Seeking help with addicted daughter

Discussion in 'Parent Emeritus' started by Tired Mama in WV, Nov 9, 2018 at 5:29 AM.

  1. Tired Mama in WV

    Tired Mama in WV New Member

    I have been visiting this sight for a little while and all of you give great advice. I am seeking some direction for help with my daughter. She has been a problem since she turned 12 years old. She started out smoking weed and drinking and by the time she was 15 she ended up in juvenile jail for because she would not go to school and went into the court system because of truancy. She was in jail from the time she was 15 until she was 21 because she would not do what they told her. The court sent her to two different colleges, beauty school and even just keeping a job at Walmart. She has been to most of the juvenile detention centers in WV and I have followed her to everyone. Every place that they put her she would either fail drug tests, sleep with married men that she was working with or she would get drunk. Fast forward to 2016, when they finally let her out of jail because they were tired of fooling with her, it wasn't two months before she met up with a guy who is a addict also and he had just enough drugs and money to keep her happy. She got pregnant by him after they had been dating 3 months and she gave birth to one of the prettiest little girls that I have ever seen. She seemed to be doing better but before Olivia turned one year old she was back on pain pills. She is currently on methadone and pregnant with a little boy. I believe that she and the man that she is with are both are mentally ill. She is abusive to me all of the time. I have cut her out of my life in the last couple of months but it is very hard because of the baby. I love her little girl and I feel that I am missing all of her life. I would love to see the baby but I will not be in their drama. I know that getting out of her life for the time being is the right thing but I really struggle without seeing my grand daughter. I was wondering if any of you have advice on how to handle missing your grand children. I don't want to be involved in her day to day crisis by crisis life but I sure do miss Olivia.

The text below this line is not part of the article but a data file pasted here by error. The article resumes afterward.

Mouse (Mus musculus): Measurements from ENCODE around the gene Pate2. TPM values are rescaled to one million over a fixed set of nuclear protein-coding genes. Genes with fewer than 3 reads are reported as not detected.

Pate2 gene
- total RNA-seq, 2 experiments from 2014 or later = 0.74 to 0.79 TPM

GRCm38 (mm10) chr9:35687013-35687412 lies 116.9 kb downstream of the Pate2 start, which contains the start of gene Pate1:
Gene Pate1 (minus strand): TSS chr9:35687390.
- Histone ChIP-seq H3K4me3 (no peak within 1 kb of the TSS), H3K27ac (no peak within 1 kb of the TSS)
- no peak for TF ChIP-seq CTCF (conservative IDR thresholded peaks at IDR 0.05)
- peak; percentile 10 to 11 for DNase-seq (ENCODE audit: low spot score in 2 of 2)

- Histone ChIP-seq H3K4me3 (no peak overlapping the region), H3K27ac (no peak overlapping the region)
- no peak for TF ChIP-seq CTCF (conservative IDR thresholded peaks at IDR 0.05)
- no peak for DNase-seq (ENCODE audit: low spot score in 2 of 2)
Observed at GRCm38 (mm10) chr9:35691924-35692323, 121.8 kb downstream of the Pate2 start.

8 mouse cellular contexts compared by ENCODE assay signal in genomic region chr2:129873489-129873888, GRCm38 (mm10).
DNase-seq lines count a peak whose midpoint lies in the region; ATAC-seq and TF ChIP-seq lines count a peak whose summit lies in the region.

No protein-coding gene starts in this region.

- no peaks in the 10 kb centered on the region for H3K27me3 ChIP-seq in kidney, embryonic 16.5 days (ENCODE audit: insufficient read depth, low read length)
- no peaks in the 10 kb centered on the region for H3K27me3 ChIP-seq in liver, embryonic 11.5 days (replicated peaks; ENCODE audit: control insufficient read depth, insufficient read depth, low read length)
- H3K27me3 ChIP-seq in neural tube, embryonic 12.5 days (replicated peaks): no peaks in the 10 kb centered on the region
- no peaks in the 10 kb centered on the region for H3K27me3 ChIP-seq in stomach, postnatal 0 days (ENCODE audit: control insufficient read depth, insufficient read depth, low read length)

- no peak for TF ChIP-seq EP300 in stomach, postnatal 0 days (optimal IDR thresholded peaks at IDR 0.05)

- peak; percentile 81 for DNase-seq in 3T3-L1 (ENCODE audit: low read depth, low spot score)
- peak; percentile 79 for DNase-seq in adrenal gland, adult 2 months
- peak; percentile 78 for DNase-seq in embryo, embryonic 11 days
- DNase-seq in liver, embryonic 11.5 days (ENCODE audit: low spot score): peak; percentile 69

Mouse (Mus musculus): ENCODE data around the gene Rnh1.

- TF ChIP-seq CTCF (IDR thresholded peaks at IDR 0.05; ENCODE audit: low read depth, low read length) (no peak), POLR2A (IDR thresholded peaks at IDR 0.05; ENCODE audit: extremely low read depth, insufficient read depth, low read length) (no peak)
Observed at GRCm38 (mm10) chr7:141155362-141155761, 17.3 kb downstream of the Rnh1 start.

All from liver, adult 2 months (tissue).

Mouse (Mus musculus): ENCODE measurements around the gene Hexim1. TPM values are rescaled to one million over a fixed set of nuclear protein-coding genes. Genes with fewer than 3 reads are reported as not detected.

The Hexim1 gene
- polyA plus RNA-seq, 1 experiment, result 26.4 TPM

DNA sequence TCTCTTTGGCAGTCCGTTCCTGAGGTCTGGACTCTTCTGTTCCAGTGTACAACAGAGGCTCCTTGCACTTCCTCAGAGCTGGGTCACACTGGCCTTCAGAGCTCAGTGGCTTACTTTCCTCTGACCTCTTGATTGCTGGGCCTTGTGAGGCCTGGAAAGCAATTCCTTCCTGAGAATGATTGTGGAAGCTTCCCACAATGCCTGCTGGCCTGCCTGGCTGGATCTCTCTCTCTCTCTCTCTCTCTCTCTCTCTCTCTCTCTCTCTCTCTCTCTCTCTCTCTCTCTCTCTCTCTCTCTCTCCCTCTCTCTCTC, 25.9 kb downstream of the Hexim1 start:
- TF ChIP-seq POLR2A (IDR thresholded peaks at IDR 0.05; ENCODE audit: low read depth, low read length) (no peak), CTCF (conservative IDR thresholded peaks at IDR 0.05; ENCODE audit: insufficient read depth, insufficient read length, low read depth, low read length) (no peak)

2. RN0441

    RN0441 100% better than I was but not at 100% yet

    Welcome Tired.

    I do not have any experience with this particular issue but just wanted to welcome you and let you know that you are NOT alone. More will be along to offer you advice and what works for them.

    I'm glad you found us!
  3. Smithmom

    Smithmom Active Member

    From my observation unstable addicts don't make competent parents. In the long term anyway. So many grandparents make some kind of compromise, stifle their feelings and keep some kind of contact so they can keep an eye on the baby. This is not in any way a judgement. There are no right or wrongs. What one person can live with is not right for another. You know what is right for you and your situation. You can read about my struggle cutting out my son on another post. In that thread there is a lot of advice on separating yourself from your child. I think the same applies to grandkids. The only perceived difference is that the baby is innocent and helpless. Some would argue that an addict child is the same despite their age. The real difference is that we can't do anything for our addict kids. For minors we can.

    Your question is how to handle missing your grandchild. I suggest you look at a post on the sub abuse forum about this. i will try to find the title. Its never easy. Your daughter has control of your relationship with your grandchild. My best advice probably is the AA prayer... Accept the things you cannot change.